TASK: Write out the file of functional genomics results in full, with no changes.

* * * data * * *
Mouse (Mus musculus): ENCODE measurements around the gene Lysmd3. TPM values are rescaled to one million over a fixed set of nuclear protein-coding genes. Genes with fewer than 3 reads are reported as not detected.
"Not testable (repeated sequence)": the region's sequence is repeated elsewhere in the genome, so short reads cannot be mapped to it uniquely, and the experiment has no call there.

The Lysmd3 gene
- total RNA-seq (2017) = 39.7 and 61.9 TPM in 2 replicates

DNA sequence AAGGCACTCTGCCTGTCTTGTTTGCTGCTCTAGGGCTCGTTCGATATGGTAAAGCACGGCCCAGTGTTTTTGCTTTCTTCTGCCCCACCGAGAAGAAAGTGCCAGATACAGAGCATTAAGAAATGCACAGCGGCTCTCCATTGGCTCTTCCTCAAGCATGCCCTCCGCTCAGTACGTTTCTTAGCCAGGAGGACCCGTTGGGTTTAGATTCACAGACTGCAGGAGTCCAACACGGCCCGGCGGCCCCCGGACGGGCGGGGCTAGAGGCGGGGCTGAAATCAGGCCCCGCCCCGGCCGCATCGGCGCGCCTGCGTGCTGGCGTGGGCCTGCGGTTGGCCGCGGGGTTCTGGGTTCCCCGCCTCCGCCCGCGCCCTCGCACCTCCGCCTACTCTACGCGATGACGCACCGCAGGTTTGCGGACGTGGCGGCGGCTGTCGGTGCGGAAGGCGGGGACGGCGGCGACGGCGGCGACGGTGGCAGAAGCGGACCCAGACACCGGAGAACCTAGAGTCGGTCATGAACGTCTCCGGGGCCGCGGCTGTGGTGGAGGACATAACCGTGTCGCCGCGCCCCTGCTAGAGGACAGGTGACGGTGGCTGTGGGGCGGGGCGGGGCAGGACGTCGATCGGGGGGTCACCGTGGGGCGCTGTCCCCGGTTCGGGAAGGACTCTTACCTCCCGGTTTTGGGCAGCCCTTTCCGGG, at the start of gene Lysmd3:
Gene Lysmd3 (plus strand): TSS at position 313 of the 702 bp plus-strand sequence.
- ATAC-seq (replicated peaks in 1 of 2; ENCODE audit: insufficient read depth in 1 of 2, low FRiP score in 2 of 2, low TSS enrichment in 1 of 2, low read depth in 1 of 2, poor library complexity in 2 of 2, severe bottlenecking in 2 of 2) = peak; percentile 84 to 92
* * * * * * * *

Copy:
Mouse (Mus musculus): ENCODE measurements around the gene Lysmd3. TPM values are rescaled to one million over a fixed set of nuclear protein-coding genes. Genes with fewer than 3 reads are reported as not detected.
"Not testable (repeated sequence)": the region's sequence is repeated elsewhere in the genome, so short reads cannot be mapped to it uniquely, and the experiment has no call there.

The Lysmd3 gene
- total RNA-seq (2017) = 39.7 and 61.9 TPM in 2 replicates

DNA sequence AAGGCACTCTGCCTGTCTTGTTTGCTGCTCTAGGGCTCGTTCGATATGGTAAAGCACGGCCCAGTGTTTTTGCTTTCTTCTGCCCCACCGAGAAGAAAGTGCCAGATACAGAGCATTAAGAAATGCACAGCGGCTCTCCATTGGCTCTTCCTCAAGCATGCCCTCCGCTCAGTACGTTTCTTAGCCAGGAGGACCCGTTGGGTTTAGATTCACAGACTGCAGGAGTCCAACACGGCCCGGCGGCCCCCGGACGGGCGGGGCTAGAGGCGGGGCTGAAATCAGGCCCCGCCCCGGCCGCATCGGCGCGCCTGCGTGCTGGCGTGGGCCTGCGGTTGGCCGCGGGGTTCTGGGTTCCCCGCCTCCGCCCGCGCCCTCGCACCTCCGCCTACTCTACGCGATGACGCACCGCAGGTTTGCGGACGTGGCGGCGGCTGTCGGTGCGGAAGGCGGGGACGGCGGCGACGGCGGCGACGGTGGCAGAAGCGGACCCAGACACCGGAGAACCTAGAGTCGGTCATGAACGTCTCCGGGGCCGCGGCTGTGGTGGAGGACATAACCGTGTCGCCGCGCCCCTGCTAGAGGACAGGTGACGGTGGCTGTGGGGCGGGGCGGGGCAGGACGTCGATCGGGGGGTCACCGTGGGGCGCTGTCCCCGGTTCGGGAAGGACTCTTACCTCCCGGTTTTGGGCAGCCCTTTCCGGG, at the start of gene Lysmd3:
Gene Lysmd3 (plus strand): TSS at position 313 of the 702 bp plus-strand sequence.
- ATAC-seq (replicated peaks in 1 of 2; ENCODE audit: insufficient read depth in 1 of 2, low FRiP score in 2 of 2, low TSS enrichment in 1 of 2, low read depth in 1 of 2, poor library complexity in 2 of 2, severe bottlenecking in 2 of 2) = peak; percentile 84 to 92